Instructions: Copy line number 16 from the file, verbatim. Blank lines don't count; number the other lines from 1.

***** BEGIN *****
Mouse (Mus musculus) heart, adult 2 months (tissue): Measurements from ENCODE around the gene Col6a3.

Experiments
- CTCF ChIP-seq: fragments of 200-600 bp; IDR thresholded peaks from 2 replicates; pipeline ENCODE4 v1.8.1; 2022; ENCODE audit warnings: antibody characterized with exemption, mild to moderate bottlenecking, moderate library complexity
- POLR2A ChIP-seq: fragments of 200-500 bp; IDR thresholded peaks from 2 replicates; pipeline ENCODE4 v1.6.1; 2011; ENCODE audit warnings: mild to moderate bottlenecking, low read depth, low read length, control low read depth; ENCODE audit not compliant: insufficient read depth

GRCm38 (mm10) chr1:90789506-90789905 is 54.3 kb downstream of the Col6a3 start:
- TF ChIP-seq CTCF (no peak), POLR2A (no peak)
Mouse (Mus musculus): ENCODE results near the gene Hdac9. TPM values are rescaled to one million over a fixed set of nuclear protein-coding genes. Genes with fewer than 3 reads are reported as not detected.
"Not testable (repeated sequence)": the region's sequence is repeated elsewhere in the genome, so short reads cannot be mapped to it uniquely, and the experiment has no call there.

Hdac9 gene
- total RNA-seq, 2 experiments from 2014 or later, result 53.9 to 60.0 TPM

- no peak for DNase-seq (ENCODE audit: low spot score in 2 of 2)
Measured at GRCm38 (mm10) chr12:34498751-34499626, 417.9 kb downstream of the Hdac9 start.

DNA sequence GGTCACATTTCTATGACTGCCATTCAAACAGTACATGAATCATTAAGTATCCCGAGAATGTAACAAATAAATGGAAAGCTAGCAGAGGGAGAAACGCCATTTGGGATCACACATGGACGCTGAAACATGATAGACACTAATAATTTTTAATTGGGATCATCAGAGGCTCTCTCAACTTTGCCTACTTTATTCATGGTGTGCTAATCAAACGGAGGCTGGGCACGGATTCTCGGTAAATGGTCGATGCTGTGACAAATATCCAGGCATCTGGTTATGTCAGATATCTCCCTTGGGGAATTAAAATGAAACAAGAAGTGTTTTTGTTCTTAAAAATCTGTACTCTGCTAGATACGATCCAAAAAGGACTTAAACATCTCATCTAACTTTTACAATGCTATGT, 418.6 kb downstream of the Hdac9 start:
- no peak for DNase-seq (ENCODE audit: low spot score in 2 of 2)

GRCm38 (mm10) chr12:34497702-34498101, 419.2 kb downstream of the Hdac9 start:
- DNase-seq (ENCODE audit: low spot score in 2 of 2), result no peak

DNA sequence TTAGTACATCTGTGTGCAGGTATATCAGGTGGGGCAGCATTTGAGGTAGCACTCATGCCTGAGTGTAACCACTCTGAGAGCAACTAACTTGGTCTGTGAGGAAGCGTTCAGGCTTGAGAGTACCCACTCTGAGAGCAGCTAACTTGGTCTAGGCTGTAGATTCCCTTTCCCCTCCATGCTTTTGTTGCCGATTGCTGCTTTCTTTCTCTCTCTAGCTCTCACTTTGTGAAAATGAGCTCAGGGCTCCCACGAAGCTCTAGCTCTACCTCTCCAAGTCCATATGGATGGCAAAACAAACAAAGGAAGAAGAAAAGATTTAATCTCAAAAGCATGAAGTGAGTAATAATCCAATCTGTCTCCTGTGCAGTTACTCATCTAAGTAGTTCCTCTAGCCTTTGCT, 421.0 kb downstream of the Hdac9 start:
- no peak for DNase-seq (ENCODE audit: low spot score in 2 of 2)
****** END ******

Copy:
- DNase-seq (ENCODE audit: low spot score in 2 of 2), result no peak